The writing in this film is terrific, especially considering what this movie had going against it. The film took about five years to make, with around 12 different rewrites, the first five of which were drastically different than the final product. Nick was intended to be the main character, but the directors found that through his eyes, we would see the world presented more cynically as opposed to Judy's brimming optimism. I'm normally one who hates forced messages in films, especially one's that can be considered taboo (alienating viewers at the expense of your message is very risky), but I loved what this movie had to say about social prejudice in society. It was so clever using species and predator vs. prey/minority vs. majority parallelism to sort of hint at the racial tensions we experience today. It's done so with out calling anyone out, pointing any fingers, or having one of those "character looking directly at the camera" moments that could have bogged down this films vibe in one fell swoop. The directors said they didn't intend for this story to be an allegory for today, but I still think this is the perfect movie to introduce to children about the world of prejudice. I also very much appreciated the other message it had which was essentially to not give up on your dreams despite all that's going against you. That message wasn't forced and presented in a very believable and encouraging fashion. The dialogue and humor is some of disney's finest too. Actors would record their lines in the same rooms as one another, a rare and less time and cost efficient decision that other animated films don't normally do. It pays off as the chemistry between each character is palpable in every scene. Disney knows what they're doing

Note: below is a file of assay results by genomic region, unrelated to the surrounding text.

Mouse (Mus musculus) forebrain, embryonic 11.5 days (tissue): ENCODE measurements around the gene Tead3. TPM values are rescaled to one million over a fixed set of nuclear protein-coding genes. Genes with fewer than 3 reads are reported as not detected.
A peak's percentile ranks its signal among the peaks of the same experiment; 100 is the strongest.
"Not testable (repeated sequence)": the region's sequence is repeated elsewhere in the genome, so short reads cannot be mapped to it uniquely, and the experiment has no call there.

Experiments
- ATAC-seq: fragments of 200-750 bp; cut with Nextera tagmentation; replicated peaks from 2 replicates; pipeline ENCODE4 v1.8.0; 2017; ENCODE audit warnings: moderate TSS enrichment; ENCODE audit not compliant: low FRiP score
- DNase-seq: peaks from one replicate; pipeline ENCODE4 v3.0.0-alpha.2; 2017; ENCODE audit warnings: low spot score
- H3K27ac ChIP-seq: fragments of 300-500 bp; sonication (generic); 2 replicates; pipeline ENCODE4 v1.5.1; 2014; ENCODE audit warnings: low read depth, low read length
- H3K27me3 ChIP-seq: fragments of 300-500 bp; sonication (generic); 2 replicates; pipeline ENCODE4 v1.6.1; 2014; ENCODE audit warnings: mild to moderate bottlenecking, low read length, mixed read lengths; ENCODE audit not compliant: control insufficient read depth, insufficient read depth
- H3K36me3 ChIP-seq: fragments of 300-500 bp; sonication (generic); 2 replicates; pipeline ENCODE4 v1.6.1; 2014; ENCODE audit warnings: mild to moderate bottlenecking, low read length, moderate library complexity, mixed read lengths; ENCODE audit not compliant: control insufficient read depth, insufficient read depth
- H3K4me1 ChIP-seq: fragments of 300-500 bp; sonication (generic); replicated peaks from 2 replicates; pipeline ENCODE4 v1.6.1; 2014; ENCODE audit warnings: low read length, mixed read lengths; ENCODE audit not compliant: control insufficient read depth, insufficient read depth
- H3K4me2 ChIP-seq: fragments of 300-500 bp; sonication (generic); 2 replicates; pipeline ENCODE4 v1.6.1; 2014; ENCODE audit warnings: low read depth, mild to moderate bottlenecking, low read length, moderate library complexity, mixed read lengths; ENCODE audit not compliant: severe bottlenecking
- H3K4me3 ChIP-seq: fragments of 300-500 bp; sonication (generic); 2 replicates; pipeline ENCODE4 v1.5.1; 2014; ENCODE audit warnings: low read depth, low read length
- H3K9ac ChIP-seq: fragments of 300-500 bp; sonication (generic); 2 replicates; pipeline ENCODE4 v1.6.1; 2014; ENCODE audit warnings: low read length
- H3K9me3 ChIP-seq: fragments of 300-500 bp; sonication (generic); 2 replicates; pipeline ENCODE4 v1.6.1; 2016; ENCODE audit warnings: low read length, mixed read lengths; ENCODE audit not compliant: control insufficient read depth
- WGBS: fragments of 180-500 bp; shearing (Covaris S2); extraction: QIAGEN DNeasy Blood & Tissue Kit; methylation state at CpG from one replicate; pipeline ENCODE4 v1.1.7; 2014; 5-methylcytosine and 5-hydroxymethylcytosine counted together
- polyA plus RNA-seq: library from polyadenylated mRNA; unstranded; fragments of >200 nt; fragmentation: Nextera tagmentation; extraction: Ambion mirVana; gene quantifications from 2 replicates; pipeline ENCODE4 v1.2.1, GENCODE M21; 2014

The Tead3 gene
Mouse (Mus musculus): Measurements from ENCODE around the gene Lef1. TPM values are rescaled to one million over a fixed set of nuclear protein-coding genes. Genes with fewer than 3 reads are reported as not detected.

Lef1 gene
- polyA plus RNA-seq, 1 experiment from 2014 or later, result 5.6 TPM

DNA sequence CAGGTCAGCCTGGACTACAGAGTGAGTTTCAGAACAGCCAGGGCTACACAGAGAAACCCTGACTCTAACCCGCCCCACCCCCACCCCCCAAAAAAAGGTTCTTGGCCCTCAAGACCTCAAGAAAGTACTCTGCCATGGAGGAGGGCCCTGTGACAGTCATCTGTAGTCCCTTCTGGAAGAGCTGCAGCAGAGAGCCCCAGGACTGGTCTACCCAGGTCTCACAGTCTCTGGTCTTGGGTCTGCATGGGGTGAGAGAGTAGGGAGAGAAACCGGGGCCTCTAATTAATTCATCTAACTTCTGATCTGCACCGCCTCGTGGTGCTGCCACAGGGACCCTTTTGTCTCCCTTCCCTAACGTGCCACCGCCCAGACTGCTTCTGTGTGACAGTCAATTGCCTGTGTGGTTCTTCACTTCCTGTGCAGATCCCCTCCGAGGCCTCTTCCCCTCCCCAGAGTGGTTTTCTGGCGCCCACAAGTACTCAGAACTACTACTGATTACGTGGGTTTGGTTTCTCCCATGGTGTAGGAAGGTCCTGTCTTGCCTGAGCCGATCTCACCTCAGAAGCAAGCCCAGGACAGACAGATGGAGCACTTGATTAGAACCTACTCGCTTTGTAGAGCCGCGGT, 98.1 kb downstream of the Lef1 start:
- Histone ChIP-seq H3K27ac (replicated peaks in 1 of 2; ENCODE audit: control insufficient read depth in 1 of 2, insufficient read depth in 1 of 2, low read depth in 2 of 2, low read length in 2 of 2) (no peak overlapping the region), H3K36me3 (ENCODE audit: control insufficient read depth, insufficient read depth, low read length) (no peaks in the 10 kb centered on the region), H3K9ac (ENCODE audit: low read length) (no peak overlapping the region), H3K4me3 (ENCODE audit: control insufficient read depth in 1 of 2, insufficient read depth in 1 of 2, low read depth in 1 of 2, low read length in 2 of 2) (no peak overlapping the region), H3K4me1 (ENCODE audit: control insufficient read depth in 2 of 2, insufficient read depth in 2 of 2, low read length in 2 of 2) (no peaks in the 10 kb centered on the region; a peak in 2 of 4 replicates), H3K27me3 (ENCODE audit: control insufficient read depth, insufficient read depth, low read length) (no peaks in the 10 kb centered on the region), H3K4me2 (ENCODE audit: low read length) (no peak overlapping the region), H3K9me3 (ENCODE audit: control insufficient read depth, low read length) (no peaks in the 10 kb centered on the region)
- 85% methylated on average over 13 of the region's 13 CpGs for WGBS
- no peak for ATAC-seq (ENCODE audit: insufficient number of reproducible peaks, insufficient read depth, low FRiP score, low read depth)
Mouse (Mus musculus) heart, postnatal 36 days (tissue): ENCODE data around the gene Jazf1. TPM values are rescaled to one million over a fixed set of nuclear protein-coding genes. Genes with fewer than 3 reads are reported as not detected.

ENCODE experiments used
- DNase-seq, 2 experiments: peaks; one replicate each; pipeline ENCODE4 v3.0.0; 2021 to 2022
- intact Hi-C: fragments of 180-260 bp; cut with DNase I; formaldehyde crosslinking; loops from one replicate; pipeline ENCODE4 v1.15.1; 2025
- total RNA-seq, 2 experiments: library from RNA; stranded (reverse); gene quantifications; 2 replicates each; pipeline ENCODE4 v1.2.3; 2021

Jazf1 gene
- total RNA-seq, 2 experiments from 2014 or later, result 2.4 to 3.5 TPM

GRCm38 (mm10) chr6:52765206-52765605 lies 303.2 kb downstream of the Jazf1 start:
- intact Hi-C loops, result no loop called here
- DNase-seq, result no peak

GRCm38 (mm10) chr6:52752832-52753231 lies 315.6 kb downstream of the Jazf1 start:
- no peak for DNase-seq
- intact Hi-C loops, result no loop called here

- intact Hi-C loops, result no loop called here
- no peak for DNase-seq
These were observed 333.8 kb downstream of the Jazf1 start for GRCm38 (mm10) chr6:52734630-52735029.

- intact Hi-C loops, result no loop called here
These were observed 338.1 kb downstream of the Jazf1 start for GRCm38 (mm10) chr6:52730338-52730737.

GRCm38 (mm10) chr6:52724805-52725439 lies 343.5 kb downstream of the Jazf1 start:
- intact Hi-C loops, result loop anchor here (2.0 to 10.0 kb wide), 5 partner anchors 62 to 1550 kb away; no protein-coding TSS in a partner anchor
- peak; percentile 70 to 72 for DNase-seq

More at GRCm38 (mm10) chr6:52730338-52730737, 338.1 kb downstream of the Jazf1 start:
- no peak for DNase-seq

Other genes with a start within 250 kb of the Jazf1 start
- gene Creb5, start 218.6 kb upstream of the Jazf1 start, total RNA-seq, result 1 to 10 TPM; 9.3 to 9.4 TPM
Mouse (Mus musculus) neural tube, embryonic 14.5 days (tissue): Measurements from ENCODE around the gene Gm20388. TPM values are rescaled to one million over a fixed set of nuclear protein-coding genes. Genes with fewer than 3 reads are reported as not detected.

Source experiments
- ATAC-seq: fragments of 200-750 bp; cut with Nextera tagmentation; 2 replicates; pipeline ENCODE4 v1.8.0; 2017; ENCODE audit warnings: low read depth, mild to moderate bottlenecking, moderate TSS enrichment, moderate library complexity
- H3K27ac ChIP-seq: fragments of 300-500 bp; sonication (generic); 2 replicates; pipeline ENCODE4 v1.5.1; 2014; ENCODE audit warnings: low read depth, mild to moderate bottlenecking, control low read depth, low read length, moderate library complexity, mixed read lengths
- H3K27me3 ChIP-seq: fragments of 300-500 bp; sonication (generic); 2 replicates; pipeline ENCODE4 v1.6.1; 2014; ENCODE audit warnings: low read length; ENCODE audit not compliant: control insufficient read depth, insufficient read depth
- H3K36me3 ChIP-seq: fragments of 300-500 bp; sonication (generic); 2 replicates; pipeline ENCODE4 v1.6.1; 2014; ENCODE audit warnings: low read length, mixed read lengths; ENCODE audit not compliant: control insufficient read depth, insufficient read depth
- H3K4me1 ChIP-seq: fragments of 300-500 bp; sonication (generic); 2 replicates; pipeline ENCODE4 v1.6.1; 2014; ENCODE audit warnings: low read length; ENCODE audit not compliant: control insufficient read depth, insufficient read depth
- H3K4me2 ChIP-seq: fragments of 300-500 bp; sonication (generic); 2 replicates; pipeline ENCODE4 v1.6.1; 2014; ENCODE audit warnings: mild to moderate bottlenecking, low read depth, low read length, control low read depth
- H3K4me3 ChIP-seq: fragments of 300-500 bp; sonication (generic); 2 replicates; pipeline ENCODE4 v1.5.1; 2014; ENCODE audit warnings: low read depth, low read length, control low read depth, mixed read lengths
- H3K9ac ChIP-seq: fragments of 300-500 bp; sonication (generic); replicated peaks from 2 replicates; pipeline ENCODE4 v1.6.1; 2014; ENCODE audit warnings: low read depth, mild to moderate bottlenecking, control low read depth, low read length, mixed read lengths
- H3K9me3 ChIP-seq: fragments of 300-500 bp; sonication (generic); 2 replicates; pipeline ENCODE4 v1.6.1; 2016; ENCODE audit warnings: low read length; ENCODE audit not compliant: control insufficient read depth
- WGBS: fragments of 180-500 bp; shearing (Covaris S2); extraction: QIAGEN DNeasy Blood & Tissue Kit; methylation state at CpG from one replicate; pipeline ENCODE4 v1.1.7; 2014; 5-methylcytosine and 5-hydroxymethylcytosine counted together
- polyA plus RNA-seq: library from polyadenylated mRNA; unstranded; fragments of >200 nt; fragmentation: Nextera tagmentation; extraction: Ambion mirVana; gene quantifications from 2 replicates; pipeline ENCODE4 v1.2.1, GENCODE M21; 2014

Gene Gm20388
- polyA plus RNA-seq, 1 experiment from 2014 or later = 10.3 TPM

It's very early to say this, as it takes about a month for the premature initial feelings of a film to die down for me, but as of right now I would say this is Disney's best animated movie since the Emperor's New Groove (or Lilo and Stitch depending on your preference, both great films). No unnecessary musical moments, no forced love interests, this movie did not deviate from its goals in the slightest. I read last week that Big Hero 6 was getting it's own television series, and I would very much hope for the same outcome for this film. It deserve to have it's world explored further, even at the risk of becoming oversaturated. For now, Disney has me feeling pretty good about their creative flexibility, and I'm looking forward to their next animated feature later this year Moana. 9/10